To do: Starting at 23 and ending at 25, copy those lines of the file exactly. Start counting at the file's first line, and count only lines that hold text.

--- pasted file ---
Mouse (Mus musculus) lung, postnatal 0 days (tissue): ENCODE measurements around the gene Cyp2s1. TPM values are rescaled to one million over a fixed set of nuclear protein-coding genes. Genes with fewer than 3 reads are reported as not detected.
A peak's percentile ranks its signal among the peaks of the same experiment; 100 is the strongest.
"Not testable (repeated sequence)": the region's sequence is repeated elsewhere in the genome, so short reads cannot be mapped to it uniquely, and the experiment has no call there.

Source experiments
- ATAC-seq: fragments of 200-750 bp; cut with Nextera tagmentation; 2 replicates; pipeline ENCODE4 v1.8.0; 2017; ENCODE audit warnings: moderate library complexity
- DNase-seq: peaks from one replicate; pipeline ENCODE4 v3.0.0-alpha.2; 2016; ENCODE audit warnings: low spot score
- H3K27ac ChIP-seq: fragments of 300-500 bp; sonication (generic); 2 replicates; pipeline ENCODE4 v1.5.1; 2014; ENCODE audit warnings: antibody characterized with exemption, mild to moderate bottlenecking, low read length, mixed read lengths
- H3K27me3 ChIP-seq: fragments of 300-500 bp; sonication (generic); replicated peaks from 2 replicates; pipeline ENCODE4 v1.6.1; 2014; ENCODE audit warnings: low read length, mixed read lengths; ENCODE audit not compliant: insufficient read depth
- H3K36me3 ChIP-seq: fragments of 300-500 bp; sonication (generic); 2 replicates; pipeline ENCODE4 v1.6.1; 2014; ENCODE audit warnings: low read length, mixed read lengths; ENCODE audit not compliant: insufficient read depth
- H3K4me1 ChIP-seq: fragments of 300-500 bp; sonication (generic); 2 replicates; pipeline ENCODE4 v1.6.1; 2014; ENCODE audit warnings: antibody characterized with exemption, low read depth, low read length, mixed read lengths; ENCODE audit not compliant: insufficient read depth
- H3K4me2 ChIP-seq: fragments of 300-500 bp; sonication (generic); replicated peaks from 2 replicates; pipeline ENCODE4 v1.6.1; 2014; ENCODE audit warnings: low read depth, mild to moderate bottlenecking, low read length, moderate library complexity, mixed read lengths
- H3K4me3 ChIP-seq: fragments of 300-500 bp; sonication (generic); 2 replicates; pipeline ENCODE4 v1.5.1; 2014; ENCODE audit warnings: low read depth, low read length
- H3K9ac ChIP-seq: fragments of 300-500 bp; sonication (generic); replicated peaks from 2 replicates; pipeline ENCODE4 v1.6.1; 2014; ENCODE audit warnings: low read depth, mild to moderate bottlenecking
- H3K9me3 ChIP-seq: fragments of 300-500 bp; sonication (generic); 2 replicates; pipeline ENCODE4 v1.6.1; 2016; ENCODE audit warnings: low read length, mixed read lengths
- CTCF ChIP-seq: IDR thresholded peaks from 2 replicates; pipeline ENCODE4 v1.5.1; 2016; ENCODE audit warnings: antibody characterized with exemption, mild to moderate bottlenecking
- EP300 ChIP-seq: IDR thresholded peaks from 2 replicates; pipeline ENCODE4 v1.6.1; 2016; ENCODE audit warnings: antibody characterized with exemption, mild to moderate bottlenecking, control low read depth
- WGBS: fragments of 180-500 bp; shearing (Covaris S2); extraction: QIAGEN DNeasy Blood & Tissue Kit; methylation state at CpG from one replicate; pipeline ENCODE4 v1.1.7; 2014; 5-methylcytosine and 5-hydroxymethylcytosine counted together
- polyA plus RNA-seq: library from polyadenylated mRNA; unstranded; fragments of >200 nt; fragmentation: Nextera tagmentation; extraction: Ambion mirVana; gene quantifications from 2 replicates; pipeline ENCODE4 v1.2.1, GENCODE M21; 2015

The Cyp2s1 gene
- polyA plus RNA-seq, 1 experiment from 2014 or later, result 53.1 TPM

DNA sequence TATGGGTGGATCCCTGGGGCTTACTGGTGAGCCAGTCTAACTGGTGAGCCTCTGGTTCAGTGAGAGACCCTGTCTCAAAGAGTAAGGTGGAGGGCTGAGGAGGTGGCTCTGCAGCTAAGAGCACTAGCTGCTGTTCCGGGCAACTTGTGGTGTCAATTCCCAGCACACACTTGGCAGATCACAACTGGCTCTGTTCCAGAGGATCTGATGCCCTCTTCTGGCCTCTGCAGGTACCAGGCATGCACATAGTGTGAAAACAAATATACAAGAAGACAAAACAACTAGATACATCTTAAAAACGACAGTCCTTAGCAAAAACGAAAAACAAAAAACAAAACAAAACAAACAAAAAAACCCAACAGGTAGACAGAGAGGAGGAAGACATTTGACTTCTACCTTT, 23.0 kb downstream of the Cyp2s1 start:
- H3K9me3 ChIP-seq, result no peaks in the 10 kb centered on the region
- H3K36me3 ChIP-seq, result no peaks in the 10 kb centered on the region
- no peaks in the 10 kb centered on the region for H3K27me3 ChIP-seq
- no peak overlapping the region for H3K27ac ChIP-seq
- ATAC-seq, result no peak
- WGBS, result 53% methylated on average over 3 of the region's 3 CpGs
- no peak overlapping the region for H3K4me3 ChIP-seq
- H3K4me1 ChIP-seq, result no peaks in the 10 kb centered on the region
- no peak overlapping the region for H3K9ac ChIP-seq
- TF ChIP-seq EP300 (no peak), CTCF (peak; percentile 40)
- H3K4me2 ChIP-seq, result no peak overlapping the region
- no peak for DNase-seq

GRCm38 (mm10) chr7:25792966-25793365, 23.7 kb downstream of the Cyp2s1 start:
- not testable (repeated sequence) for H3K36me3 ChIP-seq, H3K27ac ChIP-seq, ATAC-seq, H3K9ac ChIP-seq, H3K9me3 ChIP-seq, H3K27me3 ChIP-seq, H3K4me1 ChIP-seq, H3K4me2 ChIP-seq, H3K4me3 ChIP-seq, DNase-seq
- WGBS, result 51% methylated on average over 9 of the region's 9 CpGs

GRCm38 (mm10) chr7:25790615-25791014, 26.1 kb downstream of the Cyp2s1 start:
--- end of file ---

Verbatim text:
- H3K36me3 ChIP-seq, result no peaks in the 10 kb centered on the region
- no peaks in the 10 kb centered on the region for H3K27me3 ChIP-seq
- no peak overlapping the region for H3K27ac ChIP-seq